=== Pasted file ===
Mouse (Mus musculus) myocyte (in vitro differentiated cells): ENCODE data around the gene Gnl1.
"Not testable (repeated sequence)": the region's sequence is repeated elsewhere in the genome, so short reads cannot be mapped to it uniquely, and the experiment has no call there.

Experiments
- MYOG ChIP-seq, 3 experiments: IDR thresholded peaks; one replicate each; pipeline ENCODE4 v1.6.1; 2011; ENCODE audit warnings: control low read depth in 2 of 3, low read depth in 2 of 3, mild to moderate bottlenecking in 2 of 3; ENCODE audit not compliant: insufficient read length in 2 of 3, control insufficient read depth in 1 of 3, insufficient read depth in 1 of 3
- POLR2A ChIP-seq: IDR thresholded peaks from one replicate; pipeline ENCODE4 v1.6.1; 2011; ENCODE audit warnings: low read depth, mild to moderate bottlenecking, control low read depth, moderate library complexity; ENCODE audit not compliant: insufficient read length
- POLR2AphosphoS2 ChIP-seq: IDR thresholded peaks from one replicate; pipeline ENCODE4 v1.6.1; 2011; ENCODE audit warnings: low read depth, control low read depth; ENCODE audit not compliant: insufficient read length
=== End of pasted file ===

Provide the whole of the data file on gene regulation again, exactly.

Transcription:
Mouse (Mus musculus) myocyte (in vitro differentiated cells): ENCODE data around the gene Gnl1.
"Not testable (repeated sequence)": the region's sequence is repeated elsewhere in the genome, so short reads cannot be mapped to it uniquely, and the experiment has no call there.

Experiments
- MYOG ChIP-seq, 3 experiments: IDR thresholded peaks; one replicate each; pipeline ENCODE4 v1.6.1; 2011; ENCODE audit warnings: control low read depth in 2 of 3, low read depth in 2 of 3, mild to moderate bottlenecking in 2 of 3; ENCODE audit not compliant: insufficient read length in 2 of 3, control insufficient read depth in 1 of 3, insufficient read depth in 1 of 3
- POLR2A ChIP-seq: IDR thresholded peaks from one replicate; pipeline ENCODE4 v1.6.1; 2011; ENCODE audit warnings: low read depth, mild to moderate bottlenecking, control low read depth, moderate library complexity; ENCODE audit not compliant: insufficient read length
- POLR2AphosphoS2 ChIP-seq: IDR thresholded peaks from one replicate; pipeline ENCODE4 v1.6.1; 2011; ENCODE audit warnings: low read depth, control low read depth; ENCODE audit not compliant: insufficient read length